Celtics roll out 5-5-5 minutes plan vs. Toronto

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Celtics roll out 5-5-5 minutes plan vs. Toronto

Boston Celtics fans got their first glimpse at Doc Rivers' "5-5-5 plan" for Kevin Garnett this season.

Rivers intends to play Garnett in three different 5-minute stretches, in each half.

It didn't work out exactly as Rivers planned, but he was nonetheless pleased with Garnett's play in the Celtics' 76-75 preseason win over Toronto on Sunday.

"I did like the rotations with Kevin," Rivers said. "It wasn't exactly 5-5-5, it was 6 one time. I like it."

The purpose is to get Garnett to deliver the kind of all-out intensity he's used to bringing to the floor, without worrying about whether he has enough left in the tank.

"He knows now, 'go hard for five minutes and we're taking you out,'" Rivers said. "We'll figure it out."

While the plan is primarily for Garnett, Rivers hasn't ruled out using it for other players. It makes sense to use it with veteran players, as a way of getting the most out of them in limited bursts.

But Rivers said he wouldn't rule out using the 5-5-5 plan with younger players like Rajon Rondo, as well.

In fact, the C's did some of that with Rondo on Sunday.

While the 5-5-5 plan with Garnett is designed to get him to be more aggressive on offense, using it with Rondo would be to allow him to be a more aggressive, on-the-ball defender.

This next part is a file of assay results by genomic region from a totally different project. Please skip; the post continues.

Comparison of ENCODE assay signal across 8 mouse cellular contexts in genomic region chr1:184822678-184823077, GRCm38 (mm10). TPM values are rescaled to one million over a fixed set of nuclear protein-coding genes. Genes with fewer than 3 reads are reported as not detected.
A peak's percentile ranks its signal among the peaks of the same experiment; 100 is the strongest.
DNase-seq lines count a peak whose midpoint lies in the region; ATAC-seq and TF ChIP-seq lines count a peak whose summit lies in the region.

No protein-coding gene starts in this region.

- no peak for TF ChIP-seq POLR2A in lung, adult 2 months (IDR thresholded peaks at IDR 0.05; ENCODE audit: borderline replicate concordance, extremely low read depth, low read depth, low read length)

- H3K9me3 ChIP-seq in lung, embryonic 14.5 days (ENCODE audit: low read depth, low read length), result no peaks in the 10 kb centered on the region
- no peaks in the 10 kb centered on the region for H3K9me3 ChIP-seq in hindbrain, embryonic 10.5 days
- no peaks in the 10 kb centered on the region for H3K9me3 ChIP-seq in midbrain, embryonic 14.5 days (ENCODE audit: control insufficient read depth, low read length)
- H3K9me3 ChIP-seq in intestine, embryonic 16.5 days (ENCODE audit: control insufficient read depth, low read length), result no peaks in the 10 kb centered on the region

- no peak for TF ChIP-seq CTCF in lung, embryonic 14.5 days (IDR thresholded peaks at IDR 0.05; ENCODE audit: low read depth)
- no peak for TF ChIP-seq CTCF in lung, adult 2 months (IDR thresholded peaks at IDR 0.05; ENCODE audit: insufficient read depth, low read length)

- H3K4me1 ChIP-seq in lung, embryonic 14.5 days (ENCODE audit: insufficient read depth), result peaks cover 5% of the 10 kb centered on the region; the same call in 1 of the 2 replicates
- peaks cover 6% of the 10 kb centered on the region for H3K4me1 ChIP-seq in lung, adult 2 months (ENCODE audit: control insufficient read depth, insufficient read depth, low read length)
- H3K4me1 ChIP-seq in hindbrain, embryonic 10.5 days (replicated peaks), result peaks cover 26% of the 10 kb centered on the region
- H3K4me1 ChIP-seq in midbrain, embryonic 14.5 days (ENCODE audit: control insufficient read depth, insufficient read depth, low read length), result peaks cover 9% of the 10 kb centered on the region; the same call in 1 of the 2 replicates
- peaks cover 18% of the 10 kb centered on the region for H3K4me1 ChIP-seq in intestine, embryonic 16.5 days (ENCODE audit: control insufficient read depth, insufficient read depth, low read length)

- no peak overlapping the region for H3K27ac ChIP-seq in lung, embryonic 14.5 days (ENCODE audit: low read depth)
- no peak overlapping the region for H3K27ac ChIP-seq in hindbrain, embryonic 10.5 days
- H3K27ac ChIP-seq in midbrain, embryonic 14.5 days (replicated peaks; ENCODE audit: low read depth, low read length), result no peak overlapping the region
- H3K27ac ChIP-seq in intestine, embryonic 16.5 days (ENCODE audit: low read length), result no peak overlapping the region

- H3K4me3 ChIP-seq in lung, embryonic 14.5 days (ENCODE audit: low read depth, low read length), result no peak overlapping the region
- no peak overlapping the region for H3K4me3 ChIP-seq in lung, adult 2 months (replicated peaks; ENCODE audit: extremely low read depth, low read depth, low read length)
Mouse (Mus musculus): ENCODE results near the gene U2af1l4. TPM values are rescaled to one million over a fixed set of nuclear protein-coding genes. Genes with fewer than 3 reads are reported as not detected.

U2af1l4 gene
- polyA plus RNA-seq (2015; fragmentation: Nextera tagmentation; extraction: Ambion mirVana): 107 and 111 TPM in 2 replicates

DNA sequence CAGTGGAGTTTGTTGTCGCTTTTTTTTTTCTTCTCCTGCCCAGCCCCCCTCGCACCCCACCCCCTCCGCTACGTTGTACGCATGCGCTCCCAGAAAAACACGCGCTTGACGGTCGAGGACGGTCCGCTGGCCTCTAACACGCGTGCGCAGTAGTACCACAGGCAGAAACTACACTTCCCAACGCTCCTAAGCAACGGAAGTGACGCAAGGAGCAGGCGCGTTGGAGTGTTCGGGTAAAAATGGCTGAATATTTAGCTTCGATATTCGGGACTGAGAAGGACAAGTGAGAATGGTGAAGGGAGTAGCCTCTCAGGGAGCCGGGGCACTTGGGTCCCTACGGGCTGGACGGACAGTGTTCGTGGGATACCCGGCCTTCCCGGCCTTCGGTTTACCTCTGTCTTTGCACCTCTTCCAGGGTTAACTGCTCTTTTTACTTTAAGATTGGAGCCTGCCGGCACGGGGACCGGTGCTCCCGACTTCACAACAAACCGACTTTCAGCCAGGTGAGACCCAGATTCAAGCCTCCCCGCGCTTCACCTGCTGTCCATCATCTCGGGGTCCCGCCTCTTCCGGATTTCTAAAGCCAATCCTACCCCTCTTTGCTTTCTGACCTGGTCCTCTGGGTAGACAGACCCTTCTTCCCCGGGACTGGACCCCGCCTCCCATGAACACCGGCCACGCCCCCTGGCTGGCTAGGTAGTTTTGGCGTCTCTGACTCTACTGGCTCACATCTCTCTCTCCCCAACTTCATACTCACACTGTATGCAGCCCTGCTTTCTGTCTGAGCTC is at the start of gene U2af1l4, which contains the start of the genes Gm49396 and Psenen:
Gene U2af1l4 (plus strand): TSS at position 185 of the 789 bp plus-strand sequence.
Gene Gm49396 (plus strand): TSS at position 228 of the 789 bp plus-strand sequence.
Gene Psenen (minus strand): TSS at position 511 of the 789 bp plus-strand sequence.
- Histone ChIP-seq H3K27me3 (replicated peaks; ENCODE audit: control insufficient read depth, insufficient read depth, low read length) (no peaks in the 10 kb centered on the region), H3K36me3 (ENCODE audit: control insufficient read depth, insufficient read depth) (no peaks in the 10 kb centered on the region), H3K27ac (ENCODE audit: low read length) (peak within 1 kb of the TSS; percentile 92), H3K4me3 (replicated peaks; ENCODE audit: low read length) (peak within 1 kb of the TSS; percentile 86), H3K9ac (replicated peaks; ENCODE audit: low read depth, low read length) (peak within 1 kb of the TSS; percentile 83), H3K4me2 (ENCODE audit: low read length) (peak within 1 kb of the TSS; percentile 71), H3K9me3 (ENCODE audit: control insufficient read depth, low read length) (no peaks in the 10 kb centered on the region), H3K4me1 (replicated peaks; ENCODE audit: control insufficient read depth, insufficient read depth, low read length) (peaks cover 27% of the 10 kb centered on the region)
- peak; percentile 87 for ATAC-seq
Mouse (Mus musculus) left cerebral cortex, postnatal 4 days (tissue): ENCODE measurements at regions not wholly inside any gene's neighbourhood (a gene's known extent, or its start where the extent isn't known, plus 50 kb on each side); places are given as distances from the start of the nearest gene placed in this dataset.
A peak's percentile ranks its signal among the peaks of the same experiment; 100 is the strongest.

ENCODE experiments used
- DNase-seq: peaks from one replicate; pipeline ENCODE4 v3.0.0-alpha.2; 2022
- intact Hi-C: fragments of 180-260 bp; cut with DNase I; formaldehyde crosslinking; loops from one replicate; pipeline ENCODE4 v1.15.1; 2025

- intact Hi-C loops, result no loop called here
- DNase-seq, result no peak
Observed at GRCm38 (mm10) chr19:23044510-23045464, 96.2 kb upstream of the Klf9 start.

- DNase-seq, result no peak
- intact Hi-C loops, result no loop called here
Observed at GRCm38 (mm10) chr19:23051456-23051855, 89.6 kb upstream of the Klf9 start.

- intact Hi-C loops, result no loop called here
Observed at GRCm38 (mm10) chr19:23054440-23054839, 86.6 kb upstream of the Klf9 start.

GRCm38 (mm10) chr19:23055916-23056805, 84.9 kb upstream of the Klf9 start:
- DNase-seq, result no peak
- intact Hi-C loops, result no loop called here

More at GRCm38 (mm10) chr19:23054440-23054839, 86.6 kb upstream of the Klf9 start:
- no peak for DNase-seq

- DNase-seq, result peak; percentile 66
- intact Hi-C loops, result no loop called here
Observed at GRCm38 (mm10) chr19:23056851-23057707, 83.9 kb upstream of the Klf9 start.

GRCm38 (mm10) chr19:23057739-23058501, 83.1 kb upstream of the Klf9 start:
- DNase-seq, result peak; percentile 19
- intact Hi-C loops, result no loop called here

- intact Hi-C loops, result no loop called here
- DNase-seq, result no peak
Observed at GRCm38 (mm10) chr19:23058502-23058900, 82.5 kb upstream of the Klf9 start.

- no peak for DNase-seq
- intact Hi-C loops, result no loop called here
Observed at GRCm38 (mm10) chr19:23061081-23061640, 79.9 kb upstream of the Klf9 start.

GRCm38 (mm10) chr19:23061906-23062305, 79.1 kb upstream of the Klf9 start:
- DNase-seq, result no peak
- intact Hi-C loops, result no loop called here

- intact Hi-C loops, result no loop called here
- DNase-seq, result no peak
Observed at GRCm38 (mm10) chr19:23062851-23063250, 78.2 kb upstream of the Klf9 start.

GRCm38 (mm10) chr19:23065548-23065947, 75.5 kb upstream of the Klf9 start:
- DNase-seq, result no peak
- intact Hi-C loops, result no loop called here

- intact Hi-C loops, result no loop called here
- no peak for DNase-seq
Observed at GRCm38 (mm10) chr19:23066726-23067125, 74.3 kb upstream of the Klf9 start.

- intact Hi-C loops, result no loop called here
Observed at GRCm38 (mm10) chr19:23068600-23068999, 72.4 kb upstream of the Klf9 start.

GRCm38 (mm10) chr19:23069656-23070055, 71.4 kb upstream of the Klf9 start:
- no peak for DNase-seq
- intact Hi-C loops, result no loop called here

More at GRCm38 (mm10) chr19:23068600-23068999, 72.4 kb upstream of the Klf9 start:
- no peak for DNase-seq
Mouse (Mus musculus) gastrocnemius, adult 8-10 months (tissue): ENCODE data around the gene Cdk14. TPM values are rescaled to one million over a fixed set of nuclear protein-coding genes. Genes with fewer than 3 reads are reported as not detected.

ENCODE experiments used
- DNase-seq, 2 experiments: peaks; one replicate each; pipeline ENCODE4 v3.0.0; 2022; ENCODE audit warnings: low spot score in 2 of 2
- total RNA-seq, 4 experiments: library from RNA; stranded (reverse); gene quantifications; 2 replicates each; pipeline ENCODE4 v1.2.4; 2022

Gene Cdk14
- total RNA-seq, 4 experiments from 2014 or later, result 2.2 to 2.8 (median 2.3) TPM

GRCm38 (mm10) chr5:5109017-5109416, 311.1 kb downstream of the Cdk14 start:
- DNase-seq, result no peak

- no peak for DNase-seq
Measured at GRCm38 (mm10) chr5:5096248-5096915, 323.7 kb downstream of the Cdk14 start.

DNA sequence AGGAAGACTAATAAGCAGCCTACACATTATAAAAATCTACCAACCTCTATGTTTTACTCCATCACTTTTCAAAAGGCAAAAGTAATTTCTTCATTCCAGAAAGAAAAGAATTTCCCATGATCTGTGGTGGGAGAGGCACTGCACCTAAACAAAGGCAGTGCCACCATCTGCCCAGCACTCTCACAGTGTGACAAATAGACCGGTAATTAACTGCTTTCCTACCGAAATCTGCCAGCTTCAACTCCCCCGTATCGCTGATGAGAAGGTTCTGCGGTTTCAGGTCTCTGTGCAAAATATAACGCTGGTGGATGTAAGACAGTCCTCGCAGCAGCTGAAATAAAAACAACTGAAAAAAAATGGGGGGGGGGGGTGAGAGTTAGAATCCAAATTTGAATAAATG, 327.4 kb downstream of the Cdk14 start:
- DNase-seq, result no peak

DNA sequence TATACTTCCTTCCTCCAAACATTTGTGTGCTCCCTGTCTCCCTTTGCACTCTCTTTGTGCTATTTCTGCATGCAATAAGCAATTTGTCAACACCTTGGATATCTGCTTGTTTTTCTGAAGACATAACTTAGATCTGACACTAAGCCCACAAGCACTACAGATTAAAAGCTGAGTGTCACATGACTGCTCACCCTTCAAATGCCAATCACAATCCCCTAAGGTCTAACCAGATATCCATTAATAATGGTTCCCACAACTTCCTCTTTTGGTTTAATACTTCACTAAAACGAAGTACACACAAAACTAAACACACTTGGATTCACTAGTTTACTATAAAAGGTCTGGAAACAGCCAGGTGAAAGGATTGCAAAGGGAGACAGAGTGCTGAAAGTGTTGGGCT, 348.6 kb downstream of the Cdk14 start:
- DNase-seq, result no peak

"We're asking Rondo to pick the ball up and put his pressure (on the ball-handler)," Rivers said. "That's one of the things I thought we got away from last year. We're asking him to get into it, turn the ball and whenever you need a blow, we'll give you a blow and we'll bring you back in."

McAdam: Ridiculous to think Bradley's streak ended because he hit leadoff

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McAdam: Ridiculous to think Bradley's streak ended because he hit leadoff

BOSTON -- If you think John Farrell's decision to hit Jackie Bradley Jr. leadoff for one night is the reason Bradley's 29-game hit streak came to an end, I've got some swamp land you might be interested in buying.

Such silly talk first surfaced mid-afternoon when the lineup was announced. With Mookie Betts getting his first day off this season, somebody had to hit leadoff. Farrell went with the guy who was leading the league in hitting.

That sounds reasonable. But not to some, who cried that putting Bradley at the top was (take your pick) disrupting Bradley's routine, putting him in a place with which he wasn't familiar, or asking him to change his approach.

Of course, none of those made much sense.

First of all, Thursday night marked the sixth (SIXTH!) different spot that Bradley has hit during the hitting streak. He had hit second, sixth, seventh, eighth and ninth. So the notion that any change was disruptive was absurd.

As for the notion that Bradley would treat his at-bats differently because he was leading off? Also wrong. Bradley's major adjustment since spring training has been being aggressive early in the count. So, do you know how many pitches Bradley saw in four at-bats as the leadoff hitter? Eight.

Does that sound like someone who was being forced to be more patient for the night, or someone changing their approach by working the count more?

Finally, Bradley hit two balls on the screws -- one to the warning track in right, just in front of the bullpen in his first at-bat and another in front of the center field door, some 400 or so feet away, in his third.

Streaks come to an end, even when hitters belt the ball hard. Twice.